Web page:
Religion is an important aspect of life for a majority of Muslim youth in the United States. According to the Gallup Organization’s 2009 report Muslim Americans: A National Portrait, the percentage of young Muslims who say faith is important (77%) is roughly similar to the proportion of young Protestants (74%).
That said, the teen years are among the hardest for youth and their parents. They are a time of physical and emotional upheaval. In practical terms, that can mean heated arguments, misunderstanding, and miscommunication as young Muslims struggle to deal with pressures in and outside the home, and negotiate an Islamic identity in both worlds.
It is at this time that Prophet Muhammad, peace and blessings be upon him, becomes especially relevant as a role model, the “beautiful example” to humanity, as he is described in the Quran (33:21).
Here are some ways to make the Prophet come alive for teens in your family and community.
1. Text Seerah Tidbits
For teens who are bookworms, it’s easy to offer them a book to read about the life of Prophet Muhammad, peace and blessings be upon him. Reading is one of the best ways to learn more about him. But if we want to really make him a role model, his life and legacy need to be shared gradually, over time. Texting is the ideal way to do that.
Studies have found that four out of five teens (17 million) in the United States carry a wireless device (a 40% increase since 2004). As well, texting is replacing talking among teens. Teens admitted spending nearly an equal amount of time talking as they do texting each month.
Once a week, text a relevant factoid about the Prophet to your teen. It could be a Dua he said before undertaking a difficult task (ideal to send during final exam time), or it could simply be one of his habits on Fridays (e.g. cutting his nails). The point is to make his life, the big and small things, come alive and apply to your teen.
2- Eat Together Like the Prophet
The Prophet said, "Eat together and not separately, for the blessing is associated with the company" (Tirmidhi). Studies in the United States over the last decade have also noted that when families eat together, everyone’s nutrition improves, along with communication between family members.
As well, according to one study, compared to teens who ate with their families five to seven times a week, teenagers who had fewer than three family dinners a week were almost four times more likely to try tobacco, more than twice as likely to use alcohol and 2.5 times more likely to use marijuana.
While this may not be possible daily, especially between jobs, extracurricular activities, and other family commitments, make it a priority at least on the weekend.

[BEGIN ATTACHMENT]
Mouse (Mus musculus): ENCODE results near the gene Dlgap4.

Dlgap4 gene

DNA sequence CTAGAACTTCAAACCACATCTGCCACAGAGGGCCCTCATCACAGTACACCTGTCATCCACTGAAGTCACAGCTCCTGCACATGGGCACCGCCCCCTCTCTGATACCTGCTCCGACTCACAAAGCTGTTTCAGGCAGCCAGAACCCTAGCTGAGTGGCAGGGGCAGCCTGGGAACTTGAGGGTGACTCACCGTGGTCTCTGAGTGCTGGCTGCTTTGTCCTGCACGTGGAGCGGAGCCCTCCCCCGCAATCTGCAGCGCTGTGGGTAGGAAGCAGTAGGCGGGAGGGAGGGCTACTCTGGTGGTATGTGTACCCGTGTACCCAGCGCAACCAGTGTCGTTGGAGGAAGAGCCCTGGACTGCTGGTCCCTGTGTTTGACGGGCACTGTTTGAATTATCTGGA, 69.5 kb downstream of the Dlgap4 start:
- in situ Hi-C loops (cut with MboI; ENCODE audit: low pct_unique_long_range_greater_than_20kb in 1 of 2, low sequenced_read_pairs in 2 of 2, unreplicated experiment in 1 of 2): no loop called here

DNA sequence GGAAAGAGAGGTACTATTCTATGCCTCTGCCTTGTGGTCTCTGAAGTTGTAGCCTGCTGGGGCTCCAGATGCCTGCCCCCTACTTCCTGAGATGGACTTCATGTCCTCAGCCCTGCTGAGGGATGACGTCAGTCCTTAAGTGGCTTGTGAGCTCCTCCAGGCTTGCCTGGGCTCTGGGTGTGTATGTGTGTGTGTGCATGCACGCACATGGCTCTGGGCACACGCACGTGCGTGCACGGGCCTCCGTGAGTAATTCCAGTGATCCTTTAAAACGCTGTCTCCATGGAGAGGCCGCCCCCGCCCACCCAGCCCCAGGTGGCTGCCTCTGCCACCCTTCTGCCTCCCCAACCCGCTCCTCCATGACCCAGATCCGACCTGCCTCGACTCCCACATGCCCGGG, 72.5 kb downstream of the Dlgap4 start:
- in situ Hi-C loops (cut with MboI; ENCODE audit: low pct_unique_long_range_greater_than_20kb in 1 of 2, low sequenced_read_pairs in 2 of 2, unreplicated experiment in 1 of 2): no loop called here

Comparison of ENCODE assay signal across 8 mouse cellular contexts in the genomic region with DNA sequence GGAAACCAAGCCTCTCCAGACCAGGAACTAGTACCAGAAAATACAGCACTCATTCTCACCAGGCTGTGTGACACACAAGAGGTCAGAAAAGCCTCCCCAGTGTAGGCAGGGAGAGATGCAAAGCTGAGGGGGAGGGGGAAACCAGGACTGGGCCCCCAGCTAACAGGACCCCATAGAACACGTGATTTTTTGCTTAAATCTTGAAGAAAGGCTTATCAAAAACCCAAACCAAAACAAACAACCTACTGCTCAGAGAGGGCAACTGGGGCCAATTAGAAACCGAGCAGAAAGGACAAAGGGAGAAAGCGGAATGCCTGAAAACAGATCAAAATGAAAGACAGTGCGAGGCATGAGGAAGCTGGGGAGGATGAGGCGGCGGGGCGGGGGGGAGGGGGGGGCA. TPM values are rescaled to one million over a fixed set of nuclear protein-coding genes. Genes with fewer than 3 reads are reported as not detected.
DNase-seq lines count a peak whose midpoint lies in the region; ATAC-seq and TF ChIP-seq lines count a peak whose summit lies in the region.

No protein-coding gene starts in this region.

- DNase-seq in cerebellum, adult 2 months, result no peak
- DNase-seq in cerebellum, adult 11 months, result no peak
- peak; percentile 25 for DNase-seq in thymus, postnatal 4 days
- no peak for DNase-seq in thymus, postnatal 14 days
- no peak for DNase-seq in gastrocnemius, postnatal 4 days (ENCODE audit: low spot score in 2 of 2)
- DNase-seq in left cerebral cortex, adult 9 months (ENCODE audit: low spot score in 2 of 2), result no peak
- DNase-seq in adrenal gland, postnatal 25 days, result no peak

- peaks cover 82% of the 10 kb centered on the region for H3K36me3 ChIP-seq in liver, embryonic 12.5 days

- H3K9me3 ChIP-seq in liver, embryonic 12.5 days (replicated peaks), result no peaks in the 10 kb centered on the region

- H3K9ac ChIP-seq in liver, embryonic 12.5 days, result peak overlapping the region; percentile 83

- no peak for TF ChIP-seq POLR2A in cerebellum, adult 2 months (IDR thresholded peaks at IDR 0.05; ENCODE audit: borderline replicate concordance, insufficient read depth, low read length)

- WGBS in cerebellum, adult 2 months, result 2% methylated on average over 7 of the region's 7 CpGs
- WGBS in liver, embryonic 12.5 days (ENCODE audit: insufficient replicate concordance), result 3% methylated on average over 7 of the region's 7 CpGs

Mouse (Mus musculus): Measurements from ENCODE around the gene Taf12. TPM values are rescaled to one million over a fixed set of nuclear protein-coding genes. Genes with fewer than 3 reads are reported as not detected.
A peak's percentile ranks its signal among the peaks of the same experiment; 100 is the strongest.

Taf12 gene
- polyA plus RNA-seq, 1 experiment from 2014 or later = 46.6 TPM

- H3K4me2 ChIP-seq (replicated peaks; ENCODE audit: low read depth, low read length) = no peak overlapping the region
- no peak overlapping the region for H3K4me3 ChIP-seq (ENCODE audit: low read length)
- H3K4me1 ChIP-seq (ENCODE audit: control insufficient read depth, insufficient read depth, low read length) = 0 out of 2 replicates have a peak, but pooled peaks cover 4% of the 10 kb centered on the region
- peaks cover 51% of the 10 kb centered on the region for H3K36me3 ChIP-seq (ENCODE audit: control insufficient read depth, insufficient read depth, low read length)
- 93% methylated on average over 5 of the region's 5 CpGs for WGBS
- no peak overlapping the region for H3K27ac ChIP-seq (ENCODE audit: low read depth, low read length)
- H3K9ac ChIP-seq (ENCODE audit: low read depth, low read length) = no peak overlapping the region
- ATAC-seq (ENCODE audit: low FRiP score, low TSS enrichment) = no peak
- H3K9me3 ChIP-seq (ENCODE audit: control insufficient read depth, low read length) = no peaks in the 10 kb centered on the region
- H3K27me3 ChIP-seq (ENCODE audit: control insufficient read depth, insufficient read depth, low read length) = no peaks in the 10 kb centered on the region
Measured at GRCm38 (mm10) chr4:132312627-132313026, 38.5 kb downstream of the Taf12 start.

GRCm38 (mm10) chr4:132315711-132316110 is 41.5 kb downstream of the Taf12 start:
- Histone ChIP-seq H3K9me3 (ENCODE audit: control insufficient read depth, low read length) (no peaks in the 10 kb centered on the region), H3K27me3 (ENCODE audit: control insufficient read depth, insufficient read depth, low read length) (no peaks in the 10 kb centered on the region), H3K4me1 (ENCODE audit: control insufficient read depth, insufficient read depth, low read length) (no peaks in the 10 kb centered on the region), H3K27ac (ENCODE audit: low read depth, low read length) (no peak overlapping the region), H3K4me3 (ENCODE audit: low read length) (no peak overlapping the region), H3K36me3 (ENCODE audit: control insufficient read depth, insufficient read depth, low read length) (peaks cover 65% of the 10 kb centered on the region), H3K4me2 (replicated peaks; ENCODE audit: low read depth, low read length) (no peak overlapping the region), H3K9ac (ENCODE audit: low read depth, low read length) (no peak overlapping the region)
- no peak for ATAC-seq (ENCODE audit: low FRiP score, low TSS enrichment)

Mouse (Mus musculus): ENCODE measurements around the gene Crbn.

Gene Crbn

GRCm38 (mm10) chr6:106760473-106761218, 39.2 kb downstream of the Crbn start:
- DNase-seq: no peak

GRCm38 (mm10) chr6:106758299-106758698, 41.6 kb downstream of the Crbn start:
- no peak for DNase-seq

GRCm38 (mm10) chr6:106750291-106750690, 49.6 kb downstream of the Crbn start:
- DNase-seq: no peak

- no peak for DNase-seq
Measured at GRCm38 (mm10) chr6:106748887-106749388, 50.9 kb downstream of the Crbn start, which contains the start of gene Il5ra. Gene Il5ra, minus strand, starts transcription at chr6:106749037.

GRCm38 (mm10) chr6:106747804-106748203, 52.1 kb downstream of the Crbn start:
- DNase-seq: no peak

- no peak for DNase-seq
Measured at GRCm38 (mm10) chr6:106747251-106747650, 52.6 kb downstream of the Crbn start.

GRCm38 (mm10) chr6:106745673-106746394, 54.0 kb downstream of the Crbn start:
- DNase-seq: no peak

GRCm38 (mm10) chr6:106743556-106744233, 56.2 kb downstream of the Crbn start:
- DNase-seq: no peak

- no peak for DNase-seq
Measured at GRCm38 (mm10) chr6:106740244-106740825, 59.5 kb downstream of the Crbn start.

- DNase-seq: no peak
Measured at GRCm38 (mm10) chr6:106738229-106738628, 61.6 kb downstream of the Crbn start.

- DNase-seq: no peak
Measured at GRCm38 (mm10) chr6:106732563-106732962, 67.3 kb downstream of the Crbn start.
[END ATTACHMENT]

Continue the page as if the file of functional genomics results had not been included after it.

3- Share Stories about the Prophet and the Youth Around Him
It’s common for Muslims to share stories about the Prophet’s playfulness and tenderness with young children. However, the Prophet also maintained an excellent relationship with older youth. Consider for example, how he gave Usama bin Zaid the responsibility of commanding an army at age 17. The Prophet recognized not only talent, but knew how to nurture talent in older youth by giving them positions of responsibility.
4- Feed the Hungry Like the Prophet
Feeding the hungry was one of the Prophet’s regular tasks, even as he and his Companions suffered unbearable hunger. Discuss this with teens, and get directly involved in feeding the hungry in your area. This will capitalize on their energy and dynamism for a good cause and offer youth a practical way to connect with the Prophet. If possible, organize a day when youth are fasting to volunteer to feed those in need, so they can truly experience hunger while feeding the hungry, as the Prophet did.
5- Instill the “What would Muhammad (s) do?” question in their minds
Teens are constantly in need of someone to look up to. If you don’t provide them with a healthy alternative, they will naturally gravitate to those who are popular among their peers, or who are dominating the screens and airwaves for their own proverbial 15 minutes of fame.
Apart from encouraging them to read about the Prophet, fix in your teen’s mind the question, “What Would Muhammad do?”, peace and blessings be upon him. For instance, if they express confusion or concern about an issue, encourage them to ask this question and find the answer themselves through research.
This is a practical way to build character, using the example of the best of examples for humanity.
6- Manage your Anger Like the Prophet
The Gallup Center has reported that Muslim youth aged 18 to 28 are the least happy and the most angry compared to the youth of other faith groups in America. Twenty-six percent of young Muslims, compared with 14% of young Protestants, say they experienced anger.
It is very likely that younger Muslims are experiencing this as well, perhaps at a more intense level, given the amount of hormonal and physical upheaval experienced by teenagers. Teach your teen through example and word, the Prophet’s advice about how to control anger. These range from sitting if standing up when overcome with anger, to saying “I seek refuge in Allah from the accursed Shaytan.”
7- Write a Heartfelt Letter to the Prophet
In his book Don't Sweat the Small Stuff...and it's all small stuff, Dr. Richard Carlson encourages readers to write a heartfelt letter to those in your life who have influenced you positively. The letter is an expression of appreciation and thanks.
Encourage your teen to write a heartfelt letter to the Prophet for all of the above and more. If they feel comfortable, encourage them to share it with family, and maybe even post it as a note on their Facebook page to spur their friends to do the same.
Photo Attribution: http://commons.wikimedia.org/wiki/File:Madina.jpg